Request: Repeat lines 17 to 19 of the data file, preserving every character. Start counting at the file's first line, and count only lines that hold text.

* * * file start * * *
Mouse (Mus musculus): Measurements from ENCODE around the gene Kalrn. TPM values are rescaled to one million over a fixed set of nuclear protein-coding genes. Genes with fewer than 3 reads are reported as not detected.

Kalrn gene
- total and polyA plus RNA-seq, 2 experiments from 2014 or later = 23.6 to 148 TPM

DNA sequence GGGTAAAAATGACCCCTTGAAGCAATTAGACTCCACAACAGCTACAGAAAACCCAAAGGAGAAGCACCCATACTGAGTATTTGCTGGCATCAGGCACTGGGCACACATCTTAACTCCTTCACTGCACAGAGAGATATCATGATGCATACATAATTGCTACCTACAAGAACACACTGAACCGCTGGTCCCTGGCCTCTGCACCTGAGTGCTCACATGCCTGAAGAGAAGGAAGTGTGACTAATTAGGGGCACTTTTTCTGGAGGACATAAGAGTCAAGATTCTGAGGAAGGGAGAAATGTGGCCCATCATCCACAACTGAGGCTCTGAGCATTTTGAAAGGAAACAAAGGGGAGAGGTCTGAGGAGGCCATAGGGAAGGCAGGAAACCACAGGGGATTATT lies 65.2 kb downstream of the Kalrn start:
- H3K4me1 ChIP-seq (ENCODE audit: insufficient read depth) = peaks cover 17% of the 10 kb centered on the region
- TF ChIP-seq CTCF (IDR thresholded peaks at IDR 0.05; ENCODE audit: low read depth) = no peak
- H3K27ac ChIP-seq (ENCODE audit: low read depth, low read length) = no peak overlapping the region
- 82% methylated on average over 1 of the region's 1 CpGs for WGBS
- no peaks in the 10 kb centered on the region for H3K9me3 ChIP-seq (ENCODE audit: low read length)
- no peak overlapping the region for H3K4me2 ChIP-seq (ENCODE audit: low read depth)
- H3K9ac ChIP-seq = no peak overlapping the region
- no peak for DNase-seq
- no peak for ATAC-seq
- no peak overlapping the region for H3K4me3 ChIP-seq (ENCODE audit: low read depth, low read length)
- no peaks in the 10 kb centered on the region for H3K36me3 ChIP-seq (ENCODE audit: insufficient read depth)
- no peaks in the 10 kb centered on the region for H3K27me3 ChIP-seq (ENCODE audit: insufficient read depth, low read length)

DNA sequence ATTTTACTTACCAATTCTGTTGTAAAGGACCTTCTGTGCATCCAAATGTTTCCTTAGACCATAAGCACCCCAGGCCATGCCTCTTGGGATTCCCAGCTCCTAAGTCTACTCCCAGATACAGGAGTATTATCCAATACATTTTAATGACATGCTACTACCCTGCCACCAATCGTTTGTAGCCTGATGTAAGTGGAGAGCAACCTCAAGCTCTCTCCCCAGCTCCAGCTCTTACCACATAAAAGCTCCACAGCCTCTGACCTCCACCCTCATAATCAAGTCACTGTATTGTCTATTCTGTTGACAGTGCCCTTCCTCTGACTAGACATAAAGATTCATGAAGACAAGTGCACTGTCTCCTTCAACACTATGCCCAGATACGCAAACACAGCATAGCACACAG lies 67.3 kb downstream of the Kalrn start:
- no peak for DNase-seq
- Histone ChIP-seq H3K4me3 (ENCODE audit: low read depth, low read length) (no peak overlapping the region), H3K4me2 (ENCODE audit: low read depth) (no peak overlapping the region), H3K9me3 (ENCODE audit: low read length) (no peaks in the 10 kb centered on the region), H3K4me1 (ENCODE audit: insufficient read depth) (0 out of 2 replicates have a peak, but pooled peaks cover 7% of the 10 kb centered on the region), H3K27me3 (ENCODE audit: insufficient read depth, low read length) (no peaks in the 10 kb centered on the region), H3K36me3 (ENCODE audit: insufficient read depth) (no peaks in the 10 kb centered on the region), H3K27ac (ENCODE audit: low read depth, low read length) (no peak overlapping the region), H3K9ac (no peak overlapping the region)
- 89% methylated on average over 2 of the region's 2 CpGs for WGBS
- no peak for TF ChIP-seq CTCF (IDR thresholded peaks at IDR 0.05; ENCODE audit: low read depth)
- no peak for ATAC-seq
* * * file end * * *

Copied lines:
DNA sequence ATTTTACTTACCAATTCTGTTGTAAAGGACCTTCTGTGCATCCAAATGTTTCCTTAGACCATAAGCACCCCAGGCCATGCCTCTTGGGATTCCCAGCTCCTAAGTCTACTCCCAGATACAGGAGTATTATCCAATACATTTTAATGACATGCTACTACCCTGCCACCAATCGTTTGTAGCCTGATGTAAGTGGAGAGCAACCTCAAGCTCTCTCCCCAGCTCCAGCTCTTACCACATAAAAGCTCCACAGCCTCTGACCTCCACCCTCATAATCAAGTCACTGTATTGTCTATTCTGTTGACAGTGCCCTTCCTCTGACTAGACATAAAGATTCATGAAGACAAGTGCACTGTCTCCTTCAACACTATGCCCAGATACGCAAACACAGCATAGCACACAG lies 67.3 kb downstream of the Kalrn start:
- no peak for DNase-seq
- Histone ChIP-seq H3K4me3 (ENCODE audit: low read depth, low read length) (no peak overlapping the region), H3K4me2 (ENCODE audit: low read depth) (no peak overlapping the region), H3K9me3 (ENCODE audit: low read length) (no peaks in the 10 kb centered on the region), H3K4me1 (ENCODE audit: insufficient read depth) (0 out of 2 replicates have a peak, but pooled peaks cover 7% of the 10 kb centered on the region), H3K27me3 (ENCODE audit: insufficient read depth, low read length) (no peaks in the 10 kb centered on the region), H3K36me3 (ENCODE audit: insufficient read depth) (no peaks in the 10 kb centered on the region), H3K27ac (ENCODE audit: low read depth, low read length) (no peak overlapping the region), H3K9ac (no peak overlapping the region)